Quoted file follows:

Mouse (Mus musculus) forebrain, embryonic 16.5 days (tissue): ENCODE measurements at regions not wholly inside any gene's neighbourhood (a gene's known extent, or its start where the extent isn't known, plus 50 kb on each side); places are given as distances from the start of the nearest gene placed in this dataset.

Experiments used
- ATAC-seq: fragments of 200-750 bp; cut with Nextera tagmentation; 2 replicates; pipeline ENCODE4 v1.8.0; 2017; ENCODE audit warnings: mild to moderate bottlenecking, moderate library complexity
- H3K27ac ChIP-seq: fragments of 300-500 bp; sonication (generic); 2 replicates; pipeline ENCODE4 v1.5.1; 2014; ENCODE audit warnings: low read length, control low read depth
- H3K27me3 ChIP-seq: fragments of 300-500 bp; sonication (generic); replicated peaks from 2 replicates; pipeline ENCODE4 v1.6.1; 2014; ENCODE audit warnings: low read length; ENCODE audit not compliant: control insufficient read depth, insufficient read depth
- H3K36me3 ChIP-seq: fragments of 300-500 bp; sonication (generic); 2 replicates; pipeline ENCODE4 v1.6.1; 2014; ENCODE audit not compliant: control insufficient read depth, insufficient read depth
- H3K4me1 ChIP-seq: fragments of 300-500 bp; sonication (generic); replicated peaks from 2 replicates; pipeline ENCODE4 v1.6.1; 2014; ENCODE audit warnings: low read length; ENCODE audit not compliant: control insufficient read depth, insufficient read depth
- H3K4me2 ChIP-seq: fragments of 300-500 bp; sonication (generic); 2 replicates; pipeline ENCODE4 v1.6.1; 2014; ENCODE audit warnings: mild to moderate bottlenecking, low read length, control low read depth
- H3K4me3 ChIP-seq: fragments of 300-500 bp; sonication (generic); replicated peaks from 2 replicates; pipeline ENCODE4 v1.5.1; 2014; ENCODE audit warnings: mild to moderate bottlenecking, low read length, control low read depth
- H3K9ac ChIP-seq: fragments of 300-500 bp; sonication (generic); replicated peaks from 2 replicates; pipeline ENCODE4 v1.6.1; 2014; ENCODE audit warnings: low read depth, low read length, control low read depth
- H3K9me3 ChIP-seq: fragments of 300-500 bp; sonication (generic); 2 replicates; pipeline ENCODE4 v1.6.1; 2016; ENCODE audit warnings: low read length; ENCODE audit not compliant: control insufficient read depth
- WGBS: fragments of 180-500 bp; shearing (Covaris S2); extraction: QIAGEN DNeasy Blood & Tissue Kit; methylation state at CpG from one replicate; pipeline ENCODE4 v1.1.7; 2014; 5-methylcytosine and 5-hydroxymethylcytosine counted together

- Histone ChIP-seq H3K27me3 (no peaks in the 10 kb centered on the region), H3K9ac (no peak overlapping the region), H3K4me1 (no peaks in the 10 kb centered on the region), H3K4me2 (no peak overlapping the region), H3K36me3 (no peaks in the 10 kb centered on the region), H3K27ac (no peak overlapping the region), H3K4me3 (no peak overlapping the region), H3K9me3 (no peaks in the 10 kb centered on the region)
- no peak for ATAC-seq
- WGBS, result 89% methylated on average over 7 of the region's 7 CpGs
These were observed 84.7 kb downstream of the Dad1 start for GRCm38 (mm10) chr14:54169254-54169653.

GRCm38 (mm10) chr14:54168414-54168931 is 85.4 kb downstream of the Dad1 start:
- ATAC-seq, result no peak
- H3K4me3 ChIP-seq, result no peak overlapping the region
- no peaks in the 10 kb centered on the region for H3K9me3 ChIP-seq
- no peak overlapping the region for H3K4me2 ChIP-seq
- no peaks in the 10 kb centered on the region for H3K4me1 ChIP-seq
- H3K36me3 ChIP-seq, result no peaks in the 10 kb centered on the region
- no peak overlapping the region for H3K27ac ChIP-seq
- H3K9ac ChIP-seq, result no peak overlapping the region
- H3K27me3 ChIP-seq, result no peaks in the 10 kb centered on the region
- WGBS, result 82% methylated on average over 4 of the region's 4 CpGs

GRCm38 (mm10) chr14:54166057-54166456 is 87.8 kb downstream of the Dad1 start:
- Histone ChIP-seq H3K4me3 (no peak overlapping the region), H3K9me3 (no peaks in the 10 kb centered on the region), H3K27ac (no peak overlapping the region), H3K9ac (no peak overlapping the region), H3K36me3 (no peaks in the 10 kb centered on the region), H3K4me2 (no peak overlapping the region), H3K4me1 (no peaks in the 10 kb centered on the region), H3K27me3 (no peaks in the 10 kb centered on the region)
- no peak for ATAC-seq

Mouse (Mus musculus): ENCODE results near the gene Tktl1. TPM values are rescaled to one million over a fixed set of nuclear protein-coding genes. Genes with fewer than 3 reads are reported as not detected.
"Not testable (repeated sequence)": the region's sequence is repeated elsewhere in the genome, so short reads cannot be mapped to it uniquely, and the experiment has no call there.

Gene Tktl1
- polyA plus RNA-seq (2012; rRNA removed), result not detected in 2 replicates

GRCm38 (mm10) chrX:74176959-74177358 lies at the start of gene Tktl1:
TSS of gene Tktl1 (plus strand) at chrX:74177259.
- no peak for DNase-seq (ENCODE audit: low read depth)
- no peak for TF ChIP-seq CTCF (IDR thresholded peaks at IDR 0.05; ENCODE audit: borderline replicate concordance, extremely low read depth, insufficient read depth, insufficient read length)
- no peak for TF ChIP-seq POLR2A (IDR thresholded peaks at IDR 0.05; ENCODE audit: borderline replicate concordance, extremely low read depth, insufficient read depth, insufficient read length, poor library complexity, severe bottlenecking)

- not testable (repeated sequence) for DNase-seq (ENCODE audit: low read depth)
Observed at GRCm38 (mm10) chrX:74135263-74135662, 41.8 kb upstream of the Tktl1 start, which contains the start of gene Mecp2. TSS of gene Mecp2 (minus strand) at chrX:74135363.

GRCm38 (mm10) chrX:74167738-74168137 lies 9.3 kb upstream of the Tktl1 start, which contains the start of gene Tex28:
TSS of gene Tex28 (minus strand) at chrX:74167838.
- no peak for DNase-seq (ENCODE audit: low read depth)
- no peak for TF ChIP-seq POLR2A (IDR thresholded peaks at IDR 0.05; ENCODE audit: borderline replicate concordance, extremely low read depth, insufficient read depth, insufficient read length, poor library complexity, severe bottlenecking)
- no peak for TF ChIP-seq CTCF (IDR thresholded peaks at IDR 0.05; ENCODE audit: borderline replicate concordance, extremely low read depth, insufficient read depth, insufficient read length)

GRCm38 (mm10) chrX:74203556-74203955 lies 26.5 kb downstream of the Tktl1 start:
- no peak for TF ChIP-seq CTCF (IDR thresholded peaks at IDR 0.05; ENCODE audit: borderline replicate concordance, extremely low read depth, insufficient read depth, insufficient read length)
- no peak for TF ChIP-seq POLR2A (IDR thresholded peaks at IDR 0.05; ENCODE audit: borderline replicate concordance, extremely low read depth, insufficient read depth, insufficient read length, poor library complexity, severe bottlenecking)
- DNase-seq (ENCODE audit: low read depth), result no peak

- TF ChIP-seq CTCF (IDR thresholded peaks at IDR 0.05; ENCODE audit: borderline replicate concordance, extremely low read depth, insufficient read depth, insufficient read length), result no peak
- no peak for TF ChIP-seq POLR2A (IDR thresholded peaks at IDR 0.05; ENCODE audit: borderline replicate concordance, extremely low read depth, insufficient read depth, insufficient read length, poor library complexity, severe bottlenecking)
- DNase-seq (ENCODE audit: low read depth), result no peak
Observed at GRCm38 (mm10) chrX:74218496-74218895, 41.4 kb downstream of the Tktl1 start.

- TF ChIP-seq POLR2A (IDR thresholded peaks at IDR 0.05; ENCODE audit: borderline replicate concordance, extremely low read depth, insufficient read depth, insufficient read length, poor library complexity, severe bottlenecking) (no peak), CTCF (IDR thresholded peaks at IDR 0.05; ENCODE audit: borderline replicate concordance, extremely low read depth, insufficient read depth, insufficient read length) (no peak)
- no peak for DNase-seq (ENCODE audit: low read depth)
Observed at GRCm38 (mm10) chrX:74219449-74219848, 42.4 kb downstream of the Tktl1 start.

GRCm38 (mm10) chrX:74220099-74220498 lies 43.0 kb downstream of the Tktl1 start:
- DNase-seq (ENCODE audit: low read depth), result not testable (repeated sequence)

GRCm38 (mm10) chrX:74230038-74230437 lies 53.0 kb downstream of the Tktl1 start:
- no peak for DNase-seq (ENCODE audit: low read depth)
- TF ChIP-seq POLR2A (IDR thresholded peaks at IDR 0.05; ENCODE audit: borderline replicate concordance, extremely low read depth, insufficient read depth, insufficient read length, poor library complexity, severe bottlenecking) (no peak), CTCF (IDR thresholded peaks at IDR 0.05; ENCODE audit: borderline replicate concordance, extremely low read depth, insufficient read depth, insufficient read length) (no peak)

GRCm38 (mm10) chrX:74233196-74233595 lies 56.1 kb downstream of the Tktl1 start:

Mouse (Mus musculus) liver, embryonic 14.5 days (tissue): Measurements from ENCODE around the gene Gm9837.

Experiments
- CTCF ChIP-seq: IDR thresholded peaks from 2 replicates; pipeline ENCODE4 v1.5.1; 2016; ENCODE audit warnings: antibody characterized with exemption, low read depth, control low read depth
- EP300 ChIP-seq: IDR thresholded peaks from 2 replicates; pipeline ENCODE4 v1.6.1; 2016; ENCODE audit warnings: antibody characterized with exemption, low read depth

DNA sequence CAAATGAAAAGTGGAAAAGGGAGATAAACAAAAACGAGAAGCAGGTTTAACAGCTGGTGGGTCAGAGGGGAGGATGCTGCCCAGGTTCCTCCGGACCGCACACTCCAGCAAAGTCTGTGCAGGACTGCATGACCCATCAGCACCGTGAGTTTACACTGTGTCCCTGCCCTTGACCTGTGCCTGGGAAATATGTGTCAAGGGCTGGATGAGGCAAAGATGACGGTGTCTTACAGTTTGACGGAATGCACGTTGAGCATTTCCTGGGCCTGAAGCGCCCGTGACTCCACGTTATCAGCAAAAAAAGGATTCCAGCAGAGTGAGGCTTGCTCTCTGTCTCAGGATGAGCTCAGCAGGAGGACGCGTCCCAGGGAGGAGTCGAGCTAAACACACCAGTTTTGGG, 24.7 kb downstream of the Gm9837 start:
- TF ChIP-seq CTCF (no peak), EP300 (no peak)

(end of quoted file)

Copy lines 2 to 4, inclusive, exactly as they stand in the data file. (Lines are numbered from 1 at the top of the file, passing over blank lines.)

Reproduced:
Experiments used
- ATAC-seq: fragments of 200-750 bp; cut with Nextera tagmentation; 2 replicates; pipeline ENCODE4 v1.8.0; 2017; ENCODE audit warnings: mild to moderate bottlenecking, moderate library complexity
- H3K27ac ChIP-seq: fragments of 300-500 bp; sonication (generic); 2 replicates; pipeline ENCODE4 v1.5.1; 2014; ENCODE audit warnings: low read length, control low read depth